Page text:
OWI: Maintaining Silence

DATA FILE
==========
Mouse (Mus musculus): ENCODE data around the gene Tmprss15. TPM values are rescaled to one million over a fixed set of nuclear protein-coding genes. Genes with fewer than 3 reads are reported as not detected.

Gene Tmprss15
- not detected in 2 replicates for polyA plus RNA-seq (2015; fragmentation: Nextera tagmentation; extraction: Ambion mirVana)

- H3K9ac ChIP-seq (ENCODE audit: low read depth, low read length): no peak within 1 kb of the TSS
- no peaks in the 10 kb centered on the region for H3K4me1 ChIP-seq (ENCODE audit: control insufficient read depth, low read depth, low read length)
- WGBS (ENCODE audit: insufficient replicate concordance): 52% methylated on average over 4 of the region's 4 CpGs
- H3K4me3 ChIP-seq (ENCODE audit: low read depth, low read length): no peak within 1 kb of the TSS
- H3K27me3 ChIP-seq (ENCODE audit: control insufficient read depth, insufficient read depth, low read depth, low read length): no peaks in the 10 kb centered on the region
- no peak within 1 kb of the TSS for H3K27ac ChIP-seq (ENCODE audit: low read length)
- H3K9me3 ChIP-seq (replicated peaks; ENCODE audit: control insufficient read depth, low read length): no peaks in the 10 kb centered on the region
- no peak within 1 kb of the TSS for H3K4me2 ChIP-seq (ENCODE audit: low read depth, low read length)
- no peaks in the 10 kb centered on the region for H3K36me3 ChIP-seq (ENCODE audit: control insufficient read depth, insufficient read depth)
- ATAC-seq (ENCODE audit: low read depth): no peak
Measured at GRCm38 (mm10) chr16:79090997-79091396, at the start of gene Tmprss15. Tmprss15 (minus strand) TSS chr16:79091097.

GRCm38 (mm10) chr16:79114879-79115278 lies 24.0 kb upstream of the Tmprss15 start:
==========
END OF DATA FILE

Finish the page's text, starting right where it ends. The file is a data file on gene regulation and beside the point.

How do you maintain your silence when they are asking your questions?  An officer has to honor your request to talk to a lawyer and to remain silent.  That is your constitutional right.  You have the right under the 5th Amendment to not be a witness against yourself, and you have the right under the 6th Amendment to the assistance of counsel.  Be prepared however since the officer is not going to take your silence as a friendly gesture.  Some officers view silence as an admission of guilt.  Many officers view the constitution as an obstruction to justice and some have the view that the “end justifies the means.”  Those officers do not care if you’re constitutional rights are violated.  They do not like it when people do not respect their authority and refuse to answer their questions.  They threaten to file additional charges, such as Interference with Official Acts for refusing to answer their questions.  Even if you do not answer their questions and do not take their “tests”, they will still charge you with OWI.  If you have decided, either on your own or through the advice of an attorney, to remain silent then you need to stick to your guns.  If you initially decide to remain silent, which then draws the officer’s anger, and you decide to talk about your charge, you are then in the worst situation which is making statements about your charge in additional to having an angry cop.  Most officers will honor your request and fill out their paperwork as long as you sit quietly.  If you do initially indicate that you are going to remain silent, you can not decide to ask questions and expect the officer to talk to you.  All of your questions should go to your lawyer, not the officer.

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